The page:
VENTURA ( — For Kylie Ibarra, there is no dog more special than her best friend, Dozer, a 9-year-old boxer/pitbull mix.

Like many pets and pet owners, they’re inseparable and share a unique bond.

In fact, several times a year, Dozer donates blood at the Veterinary Medical and Surgical Group in Ventura while Ibarra does the same for the Red Cross.

Dozer’s work as a doggie blood donor started seven years ago while Ibarra was working at the Ventura pet hospital. It was there that she learned of a Labrador that desperately needed a blood donor.

“I talked to the internist that kinda oversaw the donation program and said, ‘I’ve got a dog. I would be happy for her to be a donor,'” Ibarra told CBS2’s Lisa Sigell.

After Dozer passed the screenings, she went on to give blood and became a lifesaver. Just one donation from Dozer has the ability to save the lives of four dogs.

All across the country, blood is collected at specialty veterinarian clinics. After a mild sedative, a small spot is shaved where the blood will be drawn. The entire process is done in 10 to 30 minutes.

“Certainly, when dogs are coming in and they’re donating blood, they’re donating something of themselves,” Dr. Nancy E. Scott, a critical care specialist, said. “Blood is a gift of life. It is essential. Across the board, it’s critical and it’s a gift.”

“I’m forever grateful to anyone who does it,” said Charon Shirk, a dog owner. Shirk’s dog, Chai, is alive because of blood donations from dogs like Dozer. Chai is battling leukemia and needs blood often.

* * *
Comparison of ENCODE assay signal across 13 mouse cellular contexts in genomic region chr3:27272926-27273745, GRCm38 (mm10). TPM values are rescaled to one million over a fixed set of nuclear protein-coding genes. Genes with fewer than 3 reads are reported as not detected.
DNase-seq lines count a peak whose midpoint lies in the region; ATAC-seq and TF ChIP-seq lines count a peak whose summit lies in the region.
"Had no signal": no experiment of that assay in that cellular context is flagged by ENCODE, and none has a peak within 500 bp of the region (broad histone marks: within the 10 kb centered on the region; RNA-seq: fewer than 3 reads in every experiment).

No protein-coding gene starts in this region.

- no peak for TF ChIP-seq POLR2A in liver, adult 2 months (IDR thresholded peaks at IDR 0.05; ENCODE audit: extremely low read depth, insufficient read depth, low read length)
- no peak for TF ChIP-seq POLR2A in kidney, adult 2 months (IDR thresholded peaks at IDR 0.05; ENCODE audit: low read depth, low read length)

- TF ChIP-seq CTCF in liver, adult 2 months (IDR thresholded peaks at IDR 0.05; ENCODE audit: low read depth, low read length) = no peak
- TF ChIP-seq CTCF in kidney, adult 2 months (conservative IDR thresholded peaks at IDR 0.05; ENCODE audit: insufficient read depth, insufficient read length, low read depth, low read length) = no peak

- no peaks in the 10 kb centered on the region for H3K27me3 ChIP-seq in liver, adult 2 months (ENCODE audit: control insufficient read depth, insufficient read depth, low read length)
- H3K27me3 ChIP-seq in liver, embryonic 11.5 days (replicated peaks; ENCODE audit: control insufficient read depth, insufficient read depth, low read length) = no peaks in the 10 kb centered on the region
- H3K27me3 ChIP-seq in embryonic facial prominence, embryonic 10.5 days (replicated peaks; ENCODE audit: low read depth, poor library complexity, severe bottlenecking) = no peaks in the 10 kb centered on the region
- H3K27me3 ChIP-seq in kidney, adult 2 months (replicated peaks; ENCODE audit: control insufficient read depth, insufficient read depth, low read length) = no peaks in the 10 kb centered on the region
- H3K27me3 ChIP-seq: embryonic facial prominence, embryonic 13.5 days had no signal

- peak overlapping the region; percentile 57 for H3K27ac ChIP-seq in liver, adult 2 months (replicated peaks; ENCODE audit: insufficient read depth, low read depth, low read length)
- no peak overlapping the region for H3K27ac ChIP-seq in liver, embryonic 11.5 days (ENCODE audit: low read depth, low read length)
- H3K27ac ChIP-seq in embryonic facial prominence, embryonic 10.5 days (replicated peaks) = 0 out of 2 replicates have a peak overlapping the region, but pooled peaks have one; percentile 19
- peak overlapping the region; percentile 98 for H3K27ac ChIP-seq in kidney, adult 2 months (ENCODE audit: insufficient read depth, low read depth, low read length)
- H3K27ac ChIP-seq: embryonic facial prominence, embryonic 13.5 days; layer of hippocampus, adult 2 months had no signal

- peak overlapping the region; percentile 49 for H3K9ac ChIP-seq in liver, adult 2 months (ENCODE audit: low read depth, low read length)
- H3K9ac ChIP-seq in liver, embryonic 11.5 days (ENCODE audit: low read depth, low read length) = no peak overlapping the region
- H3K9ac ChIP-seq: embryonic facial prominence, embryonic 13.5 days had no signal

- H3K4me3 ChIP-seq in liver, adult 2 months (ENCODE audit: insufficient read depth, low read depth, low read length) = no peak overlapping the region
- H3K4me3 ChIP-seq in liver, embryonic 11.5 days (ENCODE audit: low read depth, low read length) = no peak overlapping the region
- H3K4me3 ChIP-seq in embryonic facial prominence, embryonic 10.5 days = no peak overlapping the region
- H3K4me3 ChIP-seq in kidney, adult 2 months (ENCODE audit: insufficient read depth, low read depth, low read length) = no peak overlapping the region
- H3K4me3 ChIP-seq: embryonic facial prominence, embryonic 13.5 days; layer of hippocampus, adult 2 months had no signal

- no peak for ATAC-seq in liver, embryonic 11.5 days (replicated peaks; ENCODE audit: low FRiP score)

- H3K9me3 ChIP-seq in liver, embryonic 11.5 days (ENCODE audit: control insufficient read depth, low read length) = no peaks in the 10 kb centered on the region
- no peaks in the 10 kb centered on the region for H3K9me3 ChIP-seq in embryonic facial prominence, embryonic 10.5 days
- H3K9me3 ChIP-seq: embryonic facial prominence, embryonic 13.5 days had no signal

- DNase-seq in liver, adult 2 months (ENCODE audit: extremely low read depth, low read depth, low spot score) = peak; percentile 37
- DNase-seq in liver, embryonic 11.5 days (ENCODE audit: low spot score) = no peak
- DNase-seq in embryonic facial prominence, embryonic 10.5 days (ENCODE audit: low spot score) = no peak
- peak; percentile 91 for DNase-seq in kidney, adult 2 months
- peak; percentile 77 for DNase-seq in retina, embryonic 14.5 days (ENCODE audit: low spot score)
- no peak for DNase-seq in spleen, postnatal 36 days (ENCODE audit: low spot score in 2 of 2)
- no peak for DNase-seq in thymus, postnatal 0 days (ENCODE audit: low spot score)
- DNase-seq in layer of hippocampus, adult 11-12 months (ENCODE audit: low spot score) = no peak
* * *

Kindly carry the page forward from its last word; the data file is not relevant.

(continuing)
“We spend so much time throughout our lives explaining and excusing why we can’t, why we shouldn’t, all of that, instead of just saying, ‘Why not?’ It’s an hour worth of your time and you’re over. You’re done and you have helped somebody,” Ibarra said.

To become a blood donor, a dog needs to be healthy, vaccinated and weigh at least 50 pounds. They also need to have a blood type, known as DEA 1.1 negative, which makes them a universal donor.

The doctors at the Veterinary Medical and Surgical Group tell CBS2 that those interested in having their dog become a donor should check with their local veterinarian to see if there is a need and if their dog qualifies.

To reach the Humane Society, click here. For more information on the Veterinary Medical and Surgical Group, click here.

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